The Fed has made it clear that monetary policy will remain accommodative until it sees broad and sustained growth in jobs, but the dollar did recover against the yen and pare losses against the euro.
Other data showed a sharp drop in gasoline costs led U.S. consumer prices to tumble in April by the most in more than four years. Meanwhile, groundbreaking for new U.S. homes—known as housing starts—fell more than expected in April from an almost five-year high.
"The dollar was on an uptrend headed into today's number, mostly due to an optimistic view of the U.S. economy," said Vassili Serebriakov, FX strategist at BNP Paribas in New York.
"The Fed has fallen short of its mandate on jobs and inflation, so the data highlights the need for further accommodation," he said. "The data also warrants a reconsideration of the bullish dollar view."
(Read More: Markets Not Spooked by Fed 'Taper' Talk, Yet)
Dollar losses accelerated in mid-morning in North American trade after a survey showed factory activity in the U.S. mid-Atlantic region contracted in May as new orders fell to their lowest level in almost a year.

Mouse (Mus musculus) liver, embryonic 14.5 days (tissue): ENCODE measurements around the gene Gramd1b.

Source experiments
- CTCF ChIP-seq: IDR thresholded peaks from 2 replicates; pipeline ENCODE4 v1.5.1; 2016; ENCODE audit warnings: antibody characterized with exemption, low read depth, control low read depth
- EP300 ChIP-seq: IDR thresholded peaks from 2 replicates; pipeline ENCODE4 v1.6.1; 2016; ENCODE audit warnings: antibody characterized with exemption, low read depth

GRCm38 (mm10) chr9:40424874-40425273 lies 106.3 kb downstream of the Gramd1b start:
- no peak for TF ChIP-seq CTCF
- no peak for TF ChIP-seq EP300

Dallas Federal Reserve Bank President Richard Fisher said a slowdown in U.S. inflation was benign and could "unleash" consumer spending, Fisher said, adding that he was not worried about the risk of deflation.
"The data today was broadly weak, and overall, it drives home the fact that the economic backdrop remains uneven, and that will keep the Fed's foot on the accelerator by continuing to engage in accommodative policy," said Tom Porcelli, chief U.S. economist at RBC Capital Markets in New York.
"Talk about the Fed scaling back its asset purchases is premature, but we do expect it to happen sometime at the turn of the year," he said.
Meanwhile, falling prices in Germany and France highlighted the risk of deflation in the euro zone, which slipped into its longest-ever recession at the start of this year, increasing the risk of more European Central Bank interest-rate cuts.
(Read More: Much More Needed to Take Shine Off the Euro)
Traders said investors were eager to buy dips in the dollar, which was expected to gain further, while the yen continued to weaken following April's aggressive Japanese monetary easing.